first_imgBari WeissDear A.G.,It is with sadness that I write to tell you that I am resigning from The New York Times. I joined the paper with gratitude and optimism three years ago. I was hired with the goal of bringing in voices that would not otherwise appear in your pages: first-time writers, centrists, conservatives and others who would not naturally think of The Times as their home. The reason for this effort was clear: The paper’s failure to anticipate the outcome of the 2016 election meant that it didn’t have a firm grasp of the country it covers. Dean Baquet and others have admitted as much on various occasions. The priority in Opinion was to help redress that critical shortcoming.I was honored to be part of that effort, led by James Bennet. I am proud of my work as a writer and as an editor. Among those I helped bring to our pages: the Venezuelan dissident Wuilly Arteaga; the Iranian chess champion Dorsa Derakhshani; and the Hong Kong Christian democrat Derek Lam. Also: Ayaan Hirsi Ali, Masih Alinejad, Zaina Arafat, Elna Baker, Rachael Denhollander, Matti Friedman, Nick Gillespie, Heather Heying, Randall Kennedy, Julius Krein, Monica Lewinsky, Glenn Loury, Jesse Singal, Ali Soufan, Chloe Valdary, Thomas Chatterton Williams, Wesley Yang, and many others.But the lessons that ought to have followed the election—lessons about the importance of understanding other Americans, the necessity of resisting tribalism, and the centrality of the free exchange of ideas to a democratic society—have not been learned. Instead, a new consensus has emerged in the press, but perhaps especially at this paper: that truth isn’t a process of collective discovery, but an orthodoxy already known to an enlightened few whose job is to inform everyone else.Twitter is not on the masthead of The New York Times. But Twitter has become its ultimate editor. As the ethics and mores of that platform have become those of the paper, the paper itself has increasingly become a kind of performance space. Stories are chosen and told in a way to satisfy the narrowest of audiences, rather than to allow a curious public to read about the world and then draw their own conclusions. I was always taught that journalists were charged with writing the first rough draft of history. Now, history itself is one more ephemeral thing molded to fit the needs of a predetermined narrative.My own forays into Wrongthink have made me the subject of constant bullying by colleagues who disagree with my views. They have called me a Nazi and a racist; I have learned to brush off comments about how I’m “writing about the Jews again.” Several colleagues perceived to be friendly with me were badgered by coworkers. My work and my character are openly demeaned on company-wide Slack channels where masthead editors regularly weigh in. There, some coworkers insist I need to be rooted out if this company is to be a truly “inclusive” one, while others post ax emojis next to my name. Still other New York Times employees publicly smear me as a liar and a bigot on Twitter with no fear that harassing me will be met with appropriate action. They never are.There are terms for all of this: unlawful discrimination, hostile work environment, and constructive discharge. I’m no legal expert. But I know that this is wrong. I do not understand how you have allowed this kind of behavior to go on inside your company in full view of the paper’s entire staff and the public. And I certainly can’t square how you and other Times leaders have stood by while simultaneously praising me in private for my courage. Showing up for work as a centrist at an American newspaper should not require bravery.Part of me wishes I could say that my experience was unique. But the truth is that intellectual curiosity—let alone risk-taking—is now a liability at The Times. Why edit something challenging to our readers, or write something bold only to go through the numbing process of making it ideologically kosher, when we can assure ourselves of job security (and clicks) by publishing our 4000th op-ed arguing that Donald Trump is a unique danger to the country and the world? And so self-censorship has become the norm.What rules that remain at The Times are applied with extreme selectivity. If a person’s ideology is in keeping with the new orthodoxy, they and their work remain unscrutinized. Everyone else lives in fear of the digital thunderdome. Online venom is excused so long as it is directed at the proper targets. Op-eds that would have easily been published just two years ago would now get an editor or a writer in serious trouble, if not fired. If a piece is perceived as likely to inspire backlash internally or on social media, the editor or writer avoids pitching it. If she feels strongly enough to suggest it, she is quickly steered to safer ground. And if, every now and then, she succeeds in getting a piece published that does not explicitly promote progressive causes, it happens only after every line is carefully massaged, negotiated and caveated.It took the paper two days and two jobs to say that the Tom Cotton op-ed “fell short of our standards.” We attached an editor’s note on a travel story about Jaffa shortly after it was published because it “failed to touch on important aspects of Jaffa’s makeup and its history.” But there is still none appended to Cheryl Strayed’s fawning interview with the writer Alice Walker, a proud anti-Semite who believes in lizard Illuminati. The paper of record is, more and more, the record of those living in a distant galaxy, one whose concerns are profoundly removed from the lives of most people. This is a galaxy in which, to choose just a few recent examples, the Soviet space program is lauded for its “diversity”; the doxxing of teenagers in the name of justice is condoned; and the worst caste systems in human history includes the United States alongside Nazi Germany.Even now, I am confident that most people at The Times do not hold these views. Yet they are cowed by those who do. Why? Perhaps because they believe the ultimate goal is righteous. Perhaps because they believe that they will be granted protection if they nod along as the coin of our realm—language—is degraded in service to an ever-shifting laundry list of right causes. Perhaps because there are millions of unemployed people in this country and they feel lucky to have a job in a contracting industry. Or perhaps it is because they know that, nowadays, standing up for principle at the paper does not win plaudits. It puts a target on your back. Too wise to post on Slack, they write to me privately about the “new McCarthyism” that has taken root at the paper of record.All this bodes ill, especially for independent-minded young writers and editors paying close attention to what they’ll have to do to advance in their careers. Rule One: Speak your mind at your own peril. Rule Two: Never risk commissioning a story that goes against the narrative. Rule Three: Never believe an editor or publisher who urges you to go against the grain. Eventually, the publisher will cave to the mob, the editor will get fired or reassigned, and you’ll be hung out to dry.For these young writers and editors, there is one consolation. As places like The Times and other once-great journalistic institutions betray their standards and lose sight of their principles, Americans still hunger for news that is accurate, opinions that are vital, and debate that is sincere. I hear from these people every day. “An independent press is not a liberal ideal or a progressive ideal or a democratic ideal. It’s an American ideal,” you said a few years ago. I couldn’t agree more. America is a great country that deserves a great newspaper. None of this means that some of the most talented journalists in the world don’t still labor for this newspaper. They do, which is what makes the illiberal environment especially heartbreaking. I will be, as ever, a dedicated reader of their work. But I can no longer do the work that you brought me here to do—the work that Adolph Ochs described in that famous 1896 statement: “to make of the columns of The New York Times a forum for the consideration of all questions of public importance, and to that end to invite intelligent discussion from all shades of opinion.”Ochs’s idea is one of the best I’ve encountered. And I’ve always comforted myself with the notion that the best ideas win out. But ideas cannot win on their own. They need a voice. They need a hearing. Above all, they must be backed by people willing to live by them. Sincerely,Barilast_img read more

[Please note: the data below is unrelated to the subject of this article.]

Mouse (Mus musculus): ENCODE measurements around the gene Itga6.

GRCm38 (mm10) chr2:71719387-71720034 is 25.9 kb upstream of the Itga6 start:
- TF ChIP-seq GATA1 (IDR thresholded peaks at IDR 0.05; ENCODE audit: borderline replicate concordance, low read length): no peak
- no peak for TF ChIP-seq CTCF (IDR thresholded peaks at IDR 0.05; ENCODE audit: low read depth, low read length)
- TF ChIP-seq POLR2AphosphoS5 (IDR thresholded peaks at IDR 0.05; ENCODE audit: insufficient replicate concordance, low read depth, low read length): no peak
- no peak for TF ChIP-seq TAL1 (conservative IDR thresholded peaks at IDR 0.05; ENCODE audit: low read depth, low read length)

18 Dec